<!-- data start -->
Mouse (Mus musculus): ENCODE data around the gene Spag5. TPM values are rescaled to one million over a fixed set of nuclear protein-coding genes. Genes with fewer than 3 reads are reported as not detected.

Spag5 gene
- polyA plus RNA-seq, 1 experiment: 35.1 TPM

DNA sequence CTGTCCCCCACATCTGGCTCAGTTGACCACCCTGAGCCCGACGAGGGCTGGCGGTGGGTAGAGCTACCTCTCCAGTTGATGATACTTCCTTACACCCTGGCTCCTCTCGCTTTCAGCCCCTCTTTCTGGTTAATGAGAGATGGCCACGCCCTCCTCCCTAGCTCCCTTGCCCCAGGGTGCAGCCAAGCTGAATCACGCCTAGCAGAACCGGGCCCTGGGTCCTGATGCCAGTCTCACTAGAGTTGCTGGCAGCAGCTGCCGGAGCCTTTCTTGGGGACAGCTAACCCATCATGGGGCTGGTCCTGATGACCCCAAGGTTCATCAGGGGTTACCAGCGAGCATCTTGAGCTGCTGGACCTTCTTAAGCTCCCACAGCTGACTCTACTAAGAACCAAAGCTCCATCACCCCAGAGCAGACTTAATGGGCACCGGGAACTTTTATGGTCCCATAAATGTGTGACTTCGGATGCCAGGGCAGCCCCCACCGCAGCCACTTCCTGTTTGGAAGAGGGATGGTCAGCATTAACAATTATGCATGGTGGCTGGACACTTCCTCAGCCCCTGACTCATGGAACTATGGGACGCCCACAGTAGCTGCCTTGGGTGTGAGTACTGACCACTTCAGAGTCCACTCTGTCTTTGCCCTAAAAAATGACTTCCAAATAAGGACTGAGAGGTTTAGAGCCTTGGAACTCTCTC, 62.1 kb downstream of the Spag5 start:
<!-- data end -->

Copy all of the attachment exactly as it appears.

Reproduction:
Mouse (Mus musculus): ENCODE data around the gene Spag5. TPM values are rescaled to one million over a fixed set of nuclear protein-coding genes. Genes with fewer than 3 reads are reported as not detected.

Spag5 gene
- polyA plus RNA-seq, 1 experiment: 35.1 TPM

DNA sequence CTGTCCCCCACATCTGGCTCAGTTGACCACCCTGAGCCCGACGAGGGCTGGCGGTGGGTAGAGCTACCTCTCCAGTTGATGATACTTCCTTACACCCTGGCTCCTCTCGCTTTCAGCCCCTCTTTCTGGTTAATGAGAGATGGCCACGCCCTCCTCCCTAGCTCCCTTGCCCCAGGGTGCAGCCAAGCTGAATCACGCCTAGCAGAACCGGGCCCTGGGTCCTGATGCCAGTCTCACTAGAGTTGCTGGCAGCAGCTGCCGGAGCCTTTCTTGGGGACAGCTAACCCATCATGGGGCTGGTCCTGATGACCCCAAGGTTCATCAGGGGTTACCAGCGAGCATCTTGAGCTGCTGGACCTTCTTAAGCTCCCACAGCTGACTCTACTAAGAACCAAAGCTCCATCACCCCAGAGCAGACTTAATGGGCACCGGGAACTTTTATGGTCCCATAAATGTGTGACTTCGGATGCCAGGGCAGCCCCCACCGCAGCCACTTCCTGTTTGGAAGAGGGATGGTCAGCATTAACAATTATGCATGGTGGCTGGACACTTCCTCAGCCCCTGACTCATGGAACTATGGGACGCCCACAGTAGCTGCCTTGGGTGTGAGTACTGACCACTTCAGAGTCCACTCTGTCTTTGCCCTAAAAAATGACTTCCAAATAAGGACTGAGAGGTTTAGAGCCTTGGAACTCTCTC, 62.1 kb downstream of the Spag5 start: